Shelter-in-Place: The Key to Climate Change?

By: Atara Neugroschl  |  May 12, 2020

By Atara Neugroschl, Staff Writer

Over the past couple of months, factories have closed their doors, air and sea travel have come to a halt, and people have remained home instead of commuting to work and school. However, amidst all the chaos and disaster, there may be a silver lining: the positive effect this virus may play on the environment.

With the reduction in travel and industry, there has been a significant decrease in the emission of greenhouse gases. Greenhouses gases, such as carbon dioxide, are gases released from the burning of fossil fuels, which have been cited as the largest cause of global warming. While there is generally an annual increase in the amount of carbon dioxide emitted into the environment, scientists have predicted an 8% decrease in 2020. This decline in fossil fuel emissions can also be seen on a smaller scale when analyzing the statistics of individual countries. According to Carbon Brief, a prominent environmental group, in February alone China’s carbon dioxide emissions decreased by 25%, totaling 200 million tons of carbon dioxide. A similar pattern can be seen in New York City. Due to shelter-in-place laws and the reduction of cars driving throughout the city, New York’s carbon monoxide emissions have decreased by 50%.

Not only are fewer greenhouse gases being released into the environment, but people are consuming less energy. According to the International Energy Agency (IEA), energy consumption is predicted to drop by 6% in 2020, seven times the amount it fell during the 2008 recession. While 6% seems like a small decrease, this number is unprecedented. It is equivalent to the amount of energy consumed by India, the third-largest energy-consuming country in the world. The IEA also reported an increase in renewable energy sources, such as wind and sun.

While these statistics seem like the changes environmental advocates have been waiting for, we are forced to ask about the long-term effects of these shifts. Unfortunately, the positive environmental effects seem to be limited to the short-term. While carbon dioxide emission levels have decreased, carbon dioxide concentration and the warming of the planet has remained stagnant. These numbers are based on the total amount of carbon dioxide culminating in the environment, which according to Carbon Brief, will require ten years with an 8% decrease in carbon dioxide emissions, to achieve. Although 2020 has had a lower drop in temporary greenhouse gas emissions, if it follows the trend of other recessions, gas emissions will increase with the recovery of the economy.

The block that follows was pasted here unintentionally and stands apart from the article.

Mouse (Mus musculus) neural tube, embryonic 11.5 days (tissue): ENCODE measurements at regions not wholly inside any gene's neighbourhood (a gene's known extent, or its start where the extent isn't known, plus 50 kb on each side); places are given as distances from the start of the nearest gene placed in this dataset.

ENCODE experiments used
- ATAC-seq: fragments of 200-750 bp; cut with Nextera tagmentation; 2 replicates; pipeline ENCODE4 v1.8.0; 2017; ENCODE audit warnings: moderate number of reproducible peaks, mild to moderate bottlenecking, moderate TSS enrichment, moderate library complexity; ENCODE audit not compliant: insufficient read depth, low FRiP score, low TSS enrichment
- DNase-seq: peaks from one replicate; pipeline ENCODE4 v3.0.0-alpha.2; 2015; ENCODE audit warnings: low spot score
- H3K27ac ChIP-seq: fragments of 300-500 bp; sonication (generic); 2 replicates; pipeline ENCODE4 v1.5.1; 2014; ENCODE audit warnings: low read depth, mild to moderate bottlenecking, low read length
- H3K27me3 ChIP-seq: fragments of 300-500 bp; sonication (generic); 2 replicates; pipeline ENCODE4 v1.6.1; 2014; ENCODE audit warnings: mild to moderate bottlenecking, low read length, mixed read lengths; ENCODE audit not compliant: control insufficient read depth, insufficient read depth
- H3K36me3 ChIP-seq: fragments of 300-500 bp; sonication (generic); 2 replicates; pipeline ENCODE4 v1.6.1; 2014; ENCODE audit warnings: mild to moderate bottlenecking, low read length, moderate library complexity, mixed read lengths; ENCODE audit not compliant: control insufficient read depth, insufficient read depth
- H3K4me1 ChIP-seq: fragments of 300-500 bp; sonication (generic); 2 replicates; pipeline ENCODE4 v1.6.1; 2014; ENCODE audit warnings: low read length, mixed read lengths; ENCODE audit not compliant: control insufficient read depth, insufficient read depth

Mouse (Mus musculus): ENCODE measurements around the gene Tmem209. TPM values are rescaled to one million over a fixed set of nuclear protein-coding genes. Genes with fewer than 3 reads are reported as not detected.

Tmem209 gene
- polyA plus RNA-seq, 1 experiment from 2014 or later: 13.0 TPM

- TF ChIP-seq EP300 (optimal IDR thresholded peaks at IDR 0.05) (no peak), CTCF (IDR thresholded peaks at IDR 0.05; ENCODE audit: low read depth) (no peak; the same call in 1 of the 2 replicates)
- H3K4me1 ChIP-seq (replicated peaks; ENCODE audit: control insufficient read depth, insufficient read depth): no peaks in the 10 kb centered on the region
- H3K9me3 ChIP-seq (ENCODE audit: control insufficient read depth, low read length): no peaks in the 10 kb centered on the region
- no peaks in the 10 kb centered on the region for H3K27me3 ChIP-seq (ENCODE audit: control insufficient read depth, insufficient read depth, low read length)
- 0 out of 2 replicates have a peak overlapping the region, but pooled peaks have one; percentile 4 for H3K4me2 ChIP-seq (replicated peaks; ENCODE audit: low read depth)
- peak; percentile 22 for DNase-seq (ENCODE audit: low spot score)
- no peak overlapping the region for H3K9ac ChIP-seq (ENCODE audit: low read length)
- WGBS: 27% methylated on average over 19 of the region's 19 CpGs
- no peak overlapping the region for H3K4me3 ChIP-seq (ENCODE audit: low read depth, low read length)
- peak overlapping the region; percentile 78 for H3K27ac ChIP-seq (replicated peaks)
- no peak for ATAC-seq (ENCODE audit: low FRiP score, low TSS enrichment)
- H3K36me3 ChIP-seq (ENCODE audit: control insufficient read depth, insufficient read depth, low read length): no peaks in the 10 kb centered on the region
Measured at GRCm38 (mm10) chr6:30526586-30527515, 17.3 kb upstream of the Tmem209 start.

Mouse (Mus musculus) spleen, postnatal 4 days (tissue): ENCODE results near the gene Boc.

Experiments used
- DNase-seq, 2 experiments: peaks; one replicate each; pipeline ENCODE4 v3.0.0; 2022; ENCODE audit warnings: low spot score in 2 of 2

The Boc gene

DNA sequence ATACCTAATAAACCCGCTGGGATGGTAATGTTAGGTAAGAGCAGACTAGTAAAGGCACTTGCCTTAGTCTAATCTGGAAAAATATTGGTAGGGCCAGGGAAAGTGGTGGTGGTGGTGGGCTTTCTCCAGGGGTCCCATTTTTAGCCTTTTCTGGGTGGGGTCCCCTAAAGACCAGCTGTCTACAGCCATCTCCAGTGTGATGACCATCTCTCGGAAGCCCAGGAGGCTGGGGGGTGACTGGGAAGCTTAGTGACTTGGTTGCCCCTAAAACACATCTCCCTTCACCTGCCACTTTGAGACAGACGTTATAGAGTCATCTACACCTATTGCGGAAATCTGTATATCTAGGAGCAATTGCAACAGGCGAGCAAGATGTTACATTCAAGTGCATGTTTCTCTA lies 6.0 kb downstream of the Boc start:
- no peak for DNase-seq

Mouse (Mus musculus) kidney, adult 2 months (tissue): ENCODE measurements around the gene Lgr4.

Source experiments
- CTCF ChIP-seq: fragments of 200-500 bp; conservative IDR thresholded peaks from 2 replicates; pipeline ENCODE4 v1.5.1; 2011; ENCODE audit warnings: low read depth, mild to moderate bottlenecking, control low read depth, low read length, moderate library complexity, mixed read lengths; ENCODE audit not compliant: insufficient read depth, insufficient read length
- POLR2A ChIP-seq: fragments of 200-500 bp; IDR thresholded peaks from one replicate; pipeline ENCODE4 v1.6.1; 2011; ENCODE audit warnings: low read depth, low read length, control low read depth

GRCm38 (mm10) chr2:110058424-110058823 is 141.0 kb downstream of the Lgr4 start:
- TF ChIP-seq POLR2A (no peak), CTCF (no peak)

Some argue that these new changes will be worse for the environment and climate change. The inability to go to work has caused the collapse of the economy along with significant budget cuts from the government, as they must now reallocate their funds towards health initiatives and economic stimulus programs. To fund their new pandemic-related programs, states have already begun taking money away from much-needed climate resilience projects — initiatives designed to protect and prevent future climate-related disasters. For example, Miami Beach, an area often hit with hurricanes, is in the process of raising its road to prevent flooding. This project, however, is now in limbo, with the city losing a quarter of its revenue due to lack of tourism. Similarly, Washington State has already taken $50 million away from resilience projects to fund other, more immediate, needs. Not only have currently projects been affected, but future initiatives have been put on pause. With the inability to travel to laboratories, environmental scientists have been unable to continue their research, affecting the future of climate-related knowledge and data.

Despite the negative impacts the pandemic has on climate change, many people remain optimistic. Officials have considered using climate resilience projects as a means of boosting the economy, creating jobs for some of the millions of Americans recently filing for unemployment. Others see this as the wake-up-call needed to alert the world to the seriousness of climate change. For years, environmentalists have warned that an invisible, but dangerous, killer is coming and it will forever change our lives. Now, one has come. Hopefully, this will make clear to the world that such a thing is possible and will spark the change necessary to prevent climate change from being as destructive as COVID-19.